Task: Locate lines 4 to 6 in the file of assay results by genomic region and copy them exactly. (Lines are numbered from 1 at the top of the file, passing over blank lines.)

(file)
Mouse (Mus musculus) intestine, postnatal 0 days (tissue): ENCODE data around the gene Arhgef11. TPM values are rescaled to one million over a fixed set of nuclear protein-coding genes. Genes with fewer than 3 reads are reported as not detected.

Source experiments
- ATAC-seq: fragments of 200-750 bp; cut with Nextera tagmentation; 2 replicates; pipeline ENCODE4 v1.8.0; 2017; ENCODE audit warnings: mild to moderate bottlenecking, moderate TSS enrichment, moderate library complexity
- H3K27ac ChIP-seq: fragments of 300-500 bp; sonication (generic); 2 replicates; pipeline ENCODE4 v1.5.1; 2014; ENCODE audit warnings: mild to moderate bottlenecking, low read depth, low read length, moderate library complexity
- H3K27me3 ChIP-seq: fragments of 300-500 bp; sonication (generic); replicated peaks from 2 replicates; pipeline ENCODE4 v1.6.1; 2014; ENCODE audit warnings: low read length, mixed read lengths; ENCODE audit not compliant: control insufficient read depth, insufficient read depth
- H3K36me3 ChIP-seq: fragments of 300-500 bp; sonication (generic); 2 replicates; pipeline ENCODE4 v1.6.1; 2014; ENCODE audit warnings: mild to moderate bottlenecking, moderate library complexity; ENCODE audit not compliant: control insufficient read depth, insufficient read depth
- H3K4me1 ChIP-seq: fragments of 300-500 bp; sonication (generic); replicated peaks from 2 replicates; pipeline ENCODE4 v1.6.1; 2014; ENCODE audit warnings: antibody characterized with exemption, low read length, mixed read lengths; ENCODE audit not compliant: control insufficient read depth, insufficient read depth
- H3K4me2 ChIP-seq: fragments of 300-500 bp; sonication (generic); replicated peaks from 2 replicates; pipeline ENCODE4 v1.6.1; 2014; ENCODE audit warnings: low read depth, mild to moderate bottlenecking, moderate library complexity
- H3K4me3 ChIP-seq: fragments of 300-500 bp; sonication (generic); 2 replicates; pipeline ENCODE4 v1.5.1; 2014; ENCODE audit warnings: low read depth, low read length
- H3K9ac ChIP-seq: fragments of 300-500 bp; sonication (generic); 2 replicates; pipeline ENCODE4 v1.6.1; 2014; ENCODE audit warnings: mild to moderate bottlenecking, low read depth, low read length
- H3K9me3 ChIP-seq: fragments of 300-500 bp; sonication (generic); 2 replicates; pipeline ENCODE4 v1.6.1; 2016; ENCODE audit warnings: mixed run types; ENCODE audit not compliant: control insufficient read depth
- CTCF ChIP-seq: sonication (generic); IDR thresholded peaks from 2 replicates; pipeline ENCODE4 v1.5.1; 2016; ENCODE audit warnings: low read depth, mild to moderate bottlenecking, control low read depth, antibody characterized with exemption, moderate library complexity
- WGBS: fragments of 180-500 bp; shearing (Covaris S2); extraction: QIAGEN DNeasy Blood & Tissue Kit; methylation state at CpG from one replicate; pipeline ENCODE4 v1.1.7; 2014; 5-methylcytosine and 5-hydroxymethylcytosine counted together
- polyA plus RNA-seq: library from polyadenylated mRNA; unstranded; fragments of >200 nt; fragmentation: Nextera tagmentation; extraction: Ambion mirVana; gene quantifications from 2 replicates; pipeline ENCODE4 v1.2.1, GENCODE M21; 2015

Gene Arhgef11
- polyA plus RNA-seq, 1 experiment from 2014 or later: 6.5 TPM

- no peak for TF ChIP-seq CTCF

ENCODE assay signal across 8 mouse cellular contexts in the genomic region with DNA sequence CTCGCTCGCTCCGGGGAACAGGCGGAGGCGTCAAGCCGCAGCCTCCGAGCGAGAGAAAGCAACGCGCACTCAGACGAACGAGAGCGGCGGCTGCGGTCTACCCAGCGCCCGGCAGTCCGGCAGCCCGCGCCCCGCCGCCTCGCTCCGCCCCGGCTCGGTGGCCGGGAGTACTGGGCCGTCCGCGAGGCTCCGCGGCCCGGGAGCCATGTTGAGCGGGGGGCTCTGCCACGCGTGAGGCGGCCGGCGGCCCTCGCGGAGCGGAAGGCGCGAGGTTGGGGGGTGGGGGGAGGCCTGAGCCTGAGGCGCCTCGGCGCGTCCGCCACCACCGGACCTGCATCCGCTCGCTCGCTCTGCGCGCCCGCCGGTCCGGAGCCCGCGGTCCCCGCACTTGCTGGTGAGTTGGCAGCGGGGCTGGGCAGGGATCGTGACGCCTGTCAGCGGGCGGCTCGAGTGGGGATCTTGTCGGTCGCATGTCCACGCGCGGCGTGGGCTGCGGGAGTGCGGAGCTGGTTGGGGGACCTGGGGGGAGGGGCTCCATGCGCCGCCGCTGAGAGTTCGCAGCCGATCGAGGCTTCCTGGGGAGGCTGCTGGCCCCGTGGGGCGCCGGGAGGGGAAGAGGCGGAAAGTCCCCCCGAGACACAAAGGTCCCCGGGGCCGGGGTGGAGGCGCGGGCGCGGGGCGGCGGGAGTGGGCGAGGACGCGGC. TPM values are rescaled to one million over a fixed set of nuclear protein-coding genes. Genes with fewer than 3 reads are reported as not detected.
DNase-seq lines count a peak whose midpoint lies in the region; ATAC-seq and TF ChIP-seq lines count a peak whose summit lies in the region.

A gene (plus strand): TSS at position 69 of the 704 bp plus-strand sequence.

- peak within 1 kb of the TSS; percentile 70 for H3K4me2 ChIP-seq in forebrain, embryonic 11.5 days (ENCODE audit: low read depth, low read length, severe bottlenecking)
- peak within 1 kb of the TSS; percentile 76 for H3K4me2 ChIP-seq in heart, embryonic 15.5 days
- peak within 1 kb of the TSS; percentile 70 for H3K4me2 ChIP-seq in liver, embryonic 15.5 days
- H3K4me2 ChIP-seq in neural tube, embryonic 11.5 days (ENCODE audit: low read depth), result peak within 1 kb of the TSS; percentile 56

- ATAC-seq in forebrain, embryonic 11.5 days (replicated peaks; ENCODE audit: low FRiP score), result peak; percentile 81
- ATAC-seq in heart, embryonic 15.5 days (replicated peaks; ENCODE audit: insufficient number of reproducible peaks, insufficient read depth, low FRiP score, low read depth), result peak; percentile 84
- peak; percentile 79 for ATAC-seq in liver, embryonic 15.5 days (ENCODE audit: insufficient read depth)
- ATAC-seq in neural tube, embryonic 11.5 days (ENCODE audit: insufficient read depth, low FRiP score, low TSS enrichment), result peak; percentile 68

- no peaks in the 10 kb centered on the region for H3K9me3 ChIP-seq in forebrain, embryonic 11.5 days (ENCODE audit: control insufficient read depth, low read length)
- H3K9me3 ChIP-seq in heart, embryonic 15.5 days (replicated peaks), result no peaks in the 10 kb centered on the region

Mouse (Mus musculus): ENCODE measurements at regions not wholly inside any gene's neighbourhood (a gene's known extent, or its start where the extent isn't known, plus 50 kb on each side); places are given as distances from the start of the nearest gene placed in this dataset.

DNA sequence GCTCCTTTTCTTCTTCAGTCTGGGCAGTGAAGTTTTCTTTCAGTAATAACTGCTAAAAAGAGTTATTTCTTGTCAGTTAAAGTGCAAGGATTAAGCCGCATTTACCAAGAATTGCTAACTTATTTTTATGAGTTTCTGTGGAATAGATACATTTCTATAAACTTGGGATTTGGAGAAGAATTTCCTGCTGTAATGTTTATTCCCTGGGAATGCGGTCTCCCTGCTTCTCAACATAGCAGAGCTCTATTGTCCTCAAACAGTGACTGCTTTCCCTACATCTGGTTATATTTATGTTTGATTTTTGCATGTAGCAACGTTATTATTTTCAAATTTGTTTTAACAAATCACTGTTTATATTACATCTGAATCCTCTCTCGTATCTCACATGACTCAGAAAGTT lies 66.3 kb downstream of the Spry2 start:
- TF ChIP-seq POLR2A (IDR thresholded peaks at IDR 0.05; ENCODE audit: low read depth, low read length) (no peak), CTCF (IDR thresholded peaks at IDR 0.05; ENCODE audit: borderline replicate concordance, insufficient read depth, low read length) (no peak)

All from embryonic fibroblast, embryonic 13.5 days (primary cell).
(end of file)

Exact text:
- H3K27ac ChIP-seq: fragments of 300-500 bp; sonication (generic); 2 replicates; pipeline ENCODE4 v1.5.1; 2014; ENCODE audit warnings: mild to moderate bottlenecking, low read depth, low read length, moderate library complexity
- H3K27me3 ChIP-seq: fragments of 300-500 bp; sonication (generic); replicated peaks from 2 replicates; pipeline ENCODE4 v1.6.1; 2014; ENCODE audit warnings: low read length, mixed read lengths; ENCODE audit not compliant: control insufficient read depth, insufficient read depth
- H3K36me3 ChIP-seq: fragments of 300-500 bp; sonication (generic); 2 replicates; pipeline ENCODE4 v1.6.1; 2014; ENCODE audit warnings: mild to moderate bottlenecking, moderate library complexity; ENCODE audit not compliant: control insufficient read depth, insufficient read depth